There is so much backup software out there but few can really carter for your Mac as Time Machine. When it comes to providing a reliable plan B for Mac in case of any file loss or disaster, Time Machine easily tops the chart. Beyond restoring a file, you can go back in time to see what a file looked like an hour ago or at any time or date in the recent past.
You will find Time Machine pre-installed in every Mac operating system beginning with OS X 10.5. It requires an internal or external drive onto which it automatically backs up your Mac as you work. It works with Apple’s Time Capsule as well as with other hard drives.
Setting Up Time Machine
Setting up Time Machine simply involves selecting the drive or drive partition you want to dedicate to your backups. Once you do that, Time Machine takes care of the rest. The setup options are limited to selecting any drives, partitions, folders, or files you don’t want to include in your backups. Time Machine notifies you when it deletes old backups unless you turn off this notification. You can also decide whether to add a status icon to the Apple menu bar.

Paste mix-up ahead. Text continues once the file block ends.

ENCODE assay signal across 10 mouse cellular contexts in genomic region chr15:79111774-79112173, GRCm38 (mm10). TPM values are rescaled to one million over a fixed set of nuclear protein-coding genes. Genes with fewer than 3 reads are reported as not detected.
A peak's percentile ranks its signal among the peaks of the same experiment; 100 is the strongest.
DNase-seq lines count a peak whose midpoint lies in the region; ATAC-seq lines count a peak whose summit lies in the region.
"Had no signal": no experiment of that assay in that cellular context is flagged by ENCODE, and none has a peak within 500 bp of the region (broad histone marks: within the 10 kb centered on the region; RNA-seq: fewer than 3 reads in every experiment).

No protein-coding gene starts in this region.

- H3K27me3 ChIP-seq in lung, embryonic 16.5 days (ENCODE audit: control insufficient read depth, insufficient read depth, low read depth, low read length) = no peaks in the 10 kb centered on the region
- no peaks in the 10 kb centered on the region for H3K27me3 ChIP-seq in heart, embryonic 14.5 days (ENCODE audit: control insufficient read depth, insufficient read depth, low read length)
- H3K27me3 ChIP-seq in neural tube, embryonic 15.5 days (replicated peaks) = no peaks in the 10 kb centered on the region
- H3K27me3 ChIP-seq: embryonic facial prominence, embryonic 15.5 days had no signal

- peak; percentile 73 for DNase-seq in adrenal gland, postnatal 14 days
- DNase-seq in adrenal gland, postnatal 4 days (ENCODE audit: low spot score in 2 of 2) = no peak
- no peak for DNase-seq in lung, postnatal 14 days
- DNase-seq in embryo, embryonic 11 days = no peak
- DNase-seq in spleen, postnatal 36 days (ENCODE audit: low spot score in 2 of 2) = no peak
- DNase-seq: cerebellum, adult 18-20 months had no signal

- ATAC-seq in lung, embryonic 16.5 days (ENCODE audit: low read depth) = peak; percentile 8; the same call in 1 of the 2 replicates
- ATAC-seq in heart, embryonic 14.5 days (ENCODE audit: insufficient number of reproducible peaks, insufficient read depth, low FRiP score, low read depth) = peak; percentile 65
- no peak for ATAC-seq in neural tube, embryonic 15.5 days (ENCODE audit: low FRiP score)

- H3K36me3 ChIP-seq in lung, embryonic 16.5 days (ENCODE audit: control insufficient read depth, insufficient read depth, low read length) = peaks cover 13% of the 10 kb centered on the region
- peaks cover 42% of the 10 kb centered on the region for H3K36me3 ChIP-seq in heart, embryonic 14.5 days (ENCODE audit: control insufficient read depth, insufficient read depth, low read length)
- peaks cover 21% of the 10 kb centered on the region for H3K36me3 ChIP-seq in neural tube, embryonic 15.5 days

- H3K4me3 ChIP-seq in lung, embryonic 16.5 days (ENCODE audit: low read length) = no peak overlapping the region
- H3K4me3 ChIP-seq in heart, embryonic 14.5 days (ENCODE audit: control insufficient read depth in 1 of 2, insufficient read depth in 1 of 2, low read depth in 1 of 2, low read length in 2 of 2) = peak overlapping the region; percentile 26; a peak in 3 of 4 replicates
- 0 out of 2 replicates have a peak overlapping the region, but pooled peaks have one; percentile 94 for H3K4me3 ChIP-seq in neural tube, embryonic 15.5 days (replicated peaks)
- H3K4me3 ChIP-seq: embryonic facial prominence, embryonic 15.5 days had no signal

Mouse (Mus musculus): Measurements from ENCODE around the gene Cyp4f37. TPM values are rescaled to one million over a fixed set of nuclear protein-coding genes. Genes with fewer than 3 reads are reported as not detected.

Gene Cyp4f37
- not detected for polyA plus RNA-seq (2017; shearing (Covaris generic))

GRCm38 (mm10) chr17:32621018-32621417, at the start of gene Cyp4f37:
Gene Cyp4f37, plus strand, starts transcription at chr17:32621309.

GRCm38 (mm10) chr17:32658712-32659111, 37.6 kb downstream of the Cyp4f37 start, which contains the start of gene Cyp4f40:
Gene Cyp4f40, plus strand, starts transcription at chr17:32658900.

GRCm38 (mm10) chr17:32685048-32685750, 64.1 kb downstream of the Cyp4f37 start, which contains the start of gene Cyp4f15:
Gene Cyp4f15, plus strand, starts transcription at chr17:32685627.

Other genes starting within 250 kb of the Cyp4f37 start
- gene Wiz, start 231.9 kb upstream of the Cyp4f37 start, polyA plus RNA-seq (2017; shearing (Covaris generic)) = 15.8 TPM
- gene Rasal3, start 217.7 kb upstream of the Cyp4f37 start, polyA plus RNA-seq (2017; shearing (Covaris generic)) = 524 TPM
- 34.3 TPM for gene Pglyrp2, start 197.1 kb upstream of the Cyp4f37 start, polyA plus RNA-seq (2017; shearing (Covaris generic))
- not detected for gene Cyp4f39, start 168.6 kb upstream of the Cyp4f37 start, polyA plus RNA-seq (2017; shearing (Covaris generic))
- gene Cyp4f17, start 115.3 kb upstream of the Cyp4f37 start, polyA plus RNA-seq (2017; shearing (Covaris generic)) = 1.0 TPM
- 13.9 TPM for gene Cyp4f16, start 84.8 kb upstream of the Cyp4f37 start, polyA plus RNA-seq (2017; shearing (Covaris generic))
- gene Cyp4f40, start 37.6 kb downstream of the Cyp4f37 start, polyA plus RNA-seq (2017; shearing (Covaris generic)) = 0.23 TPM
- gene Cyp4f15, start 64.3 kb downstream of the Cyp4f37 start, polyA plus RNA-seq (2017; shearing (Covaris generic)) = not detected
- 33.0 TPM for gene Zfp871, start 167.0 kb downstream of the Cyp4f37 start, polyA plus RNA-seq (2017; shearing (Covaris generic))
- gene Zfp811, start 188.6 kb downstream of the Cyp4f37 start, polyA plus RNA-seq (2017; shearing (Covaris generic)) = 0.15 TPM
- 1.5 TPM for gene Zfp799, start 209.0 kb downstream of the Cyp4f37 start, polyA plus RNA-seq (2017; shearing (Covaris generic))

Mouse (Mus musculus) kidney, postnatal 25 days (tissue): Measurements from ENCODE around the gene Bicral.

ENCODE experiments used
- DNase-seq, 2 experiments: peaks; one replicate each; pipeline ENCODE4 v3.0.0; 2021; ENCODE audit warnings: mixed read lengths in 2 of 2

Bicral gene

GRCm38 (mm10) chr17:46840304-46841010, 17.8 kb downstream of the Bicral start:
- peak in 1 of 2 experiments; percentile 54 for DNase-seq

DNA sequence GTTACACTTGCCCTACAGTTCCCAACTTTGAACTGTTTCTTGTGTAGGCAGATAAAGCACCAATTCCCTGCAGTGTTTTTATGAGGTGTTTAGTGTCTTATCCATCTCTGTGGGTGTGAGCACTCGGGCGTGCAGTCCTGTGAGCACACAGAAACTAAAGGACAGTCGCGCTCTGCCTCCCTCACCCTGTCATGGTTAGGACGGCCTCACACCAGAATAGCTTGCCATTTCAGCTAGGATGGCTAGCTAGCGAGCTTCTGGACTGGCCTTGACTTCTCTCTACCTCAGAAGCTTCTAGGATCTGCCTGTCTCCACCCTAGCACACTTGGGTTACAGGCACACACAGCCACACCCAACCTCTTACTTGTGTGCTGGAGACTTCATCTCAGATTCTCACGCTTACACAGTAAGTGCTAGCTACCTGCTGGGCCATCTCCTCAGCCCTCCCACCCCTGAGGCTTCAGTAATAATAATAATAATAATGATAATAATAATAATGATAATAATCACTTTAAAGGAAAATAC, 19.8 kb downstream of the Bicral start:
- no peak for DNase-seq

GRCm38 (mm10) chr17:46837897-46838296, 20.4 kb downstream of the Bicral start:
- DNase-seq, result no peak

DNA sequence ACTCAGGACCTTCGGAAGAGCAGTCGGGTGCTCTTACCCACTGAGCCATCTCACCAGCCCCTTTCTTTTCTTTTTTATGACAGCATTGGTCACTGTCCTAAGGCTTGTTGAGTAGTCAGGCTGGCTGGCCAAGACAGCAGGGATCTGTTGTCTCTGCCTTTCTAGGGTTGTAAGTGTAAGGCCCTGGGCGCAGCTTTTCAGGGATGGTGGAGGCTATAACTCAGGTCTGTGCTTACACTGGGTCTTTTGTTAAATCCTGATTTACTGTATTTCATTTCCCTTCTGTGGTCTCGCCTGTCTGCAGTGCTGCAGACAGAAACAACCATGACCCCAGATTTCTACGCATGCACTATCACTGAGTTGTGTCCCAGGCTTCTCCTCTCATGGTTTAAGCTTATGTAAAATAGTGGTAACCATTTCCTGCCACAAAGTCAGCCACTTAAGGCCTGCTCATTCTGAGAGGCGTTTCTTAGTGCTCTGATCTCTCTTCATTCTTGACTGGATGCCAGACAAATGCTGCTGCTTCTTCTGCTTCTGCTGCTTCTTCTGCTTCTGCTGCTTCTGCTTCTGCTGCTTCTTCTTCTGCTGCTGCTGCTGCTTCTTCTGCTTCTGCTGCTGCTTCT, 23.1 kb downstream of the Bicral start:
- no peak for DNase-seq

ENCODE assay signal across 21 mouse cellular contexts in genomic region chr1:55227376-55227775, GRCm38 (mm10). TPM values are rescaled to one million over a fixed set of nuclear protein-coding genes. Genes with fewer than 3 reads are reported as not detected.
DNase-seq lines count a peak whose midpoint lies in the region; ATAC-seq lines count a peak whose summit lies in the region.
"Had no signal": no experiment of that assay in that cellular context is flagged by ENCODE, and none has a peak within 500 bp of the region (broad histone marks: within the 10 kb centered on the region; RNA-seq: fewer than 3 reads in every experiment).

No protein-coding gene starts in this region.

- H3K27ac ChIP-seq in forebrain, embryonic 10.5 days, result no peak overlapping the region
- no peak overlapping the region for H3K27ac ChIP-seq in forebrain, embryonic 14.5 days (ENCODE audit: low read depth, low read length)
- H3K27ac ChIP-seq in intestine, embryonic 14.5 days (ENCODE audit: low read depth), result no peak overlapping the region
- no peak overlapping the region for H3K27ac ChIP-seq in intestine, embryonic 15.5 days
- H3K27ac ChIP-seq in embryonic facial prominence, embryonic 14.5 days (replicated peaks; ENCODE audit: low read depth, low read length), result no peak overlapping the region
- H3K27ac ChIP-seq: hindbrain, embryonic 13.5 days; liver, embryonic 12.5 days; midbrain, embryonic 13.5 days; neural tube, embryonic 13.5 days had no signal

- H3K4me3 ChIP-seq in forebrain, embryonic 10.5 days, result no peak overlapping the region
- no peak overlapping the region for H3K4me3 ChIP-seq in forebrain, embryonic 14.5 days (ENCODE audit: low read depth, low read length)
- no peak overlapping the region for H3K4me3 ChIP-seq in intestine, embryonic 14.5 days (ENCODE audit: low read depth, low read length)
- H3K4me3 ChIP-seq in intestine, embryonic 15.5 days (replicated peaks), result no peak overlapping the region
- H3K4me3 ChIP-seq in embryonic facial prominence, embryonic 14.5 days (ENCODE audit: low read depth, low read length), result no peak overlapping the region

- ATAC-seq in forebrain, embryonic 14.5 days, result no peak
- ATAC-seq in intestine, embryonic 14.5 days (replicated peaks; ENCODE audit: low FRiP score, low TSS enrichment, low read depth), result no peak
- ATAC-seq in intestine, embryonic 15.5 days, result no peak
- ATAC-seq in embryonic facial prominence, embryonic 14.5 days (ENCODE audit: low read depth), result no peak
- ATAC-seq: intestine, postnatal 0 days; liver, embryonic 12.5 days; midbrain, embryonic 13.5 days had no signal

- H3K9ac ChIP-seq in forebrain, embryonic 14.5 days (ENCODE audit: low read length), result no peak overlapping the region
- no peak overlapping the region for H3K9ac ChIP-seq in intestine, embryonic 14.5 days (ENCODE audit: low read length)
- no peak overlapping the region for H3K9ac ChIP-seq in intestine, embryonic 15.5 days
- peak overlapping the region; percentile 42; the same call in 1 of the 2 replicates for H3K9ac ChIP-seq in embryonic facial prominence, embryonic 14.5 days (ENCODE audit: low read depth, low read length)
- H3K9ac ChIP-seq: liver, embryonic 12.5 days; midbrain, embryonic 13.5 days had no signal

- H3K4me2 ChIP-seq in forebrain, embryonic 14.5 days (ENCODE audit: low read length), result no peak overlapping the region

There are other options you can make use of, such as using multiple drives to store your Time Machines data, but the advanced settings are hidden away and are not needed by most casual users.
How Time Machines Works
The first time it runs, Time Machines performs a full backup of your Mac. Depending on how much data you have stored, the first backup can take quite a while.
After the initial backup, Time Machines performs a backup every hour of any changes that occur. This means you only lose an hour’s worth of work in the event of a disaster.
Some of Time Machine’s strength lies in how it manages the space it has for backups. Time Machine saves hourly backups for the last 24 hours. It then saves only daily backups for the past month. For any data that’s older than a month, it saves weekly backups. This approach helps Time Machine make the best use of available storage space and keeps you from needing tens of terabytes of data just to keep a year’s worth of backups on hand.
Once the backup drive is full, Time Machines deletes the oldest backup to make room for the newest. This is important to note: Time Machines does not archive data. All data is purged eventually in favor of more recent backups.
The user interface consists of two parts: a preference pane for setting up the backups and the Time Machine interface for browsing through backups and restoring data. The Time Machine interface is fun to use. It displays a Finder-type view of your backup data and then presents the hourly, daily, and weekly backups as stacks of windows behind the most recent backup. You can scroll through the stack to retrieve data from any backup point in time.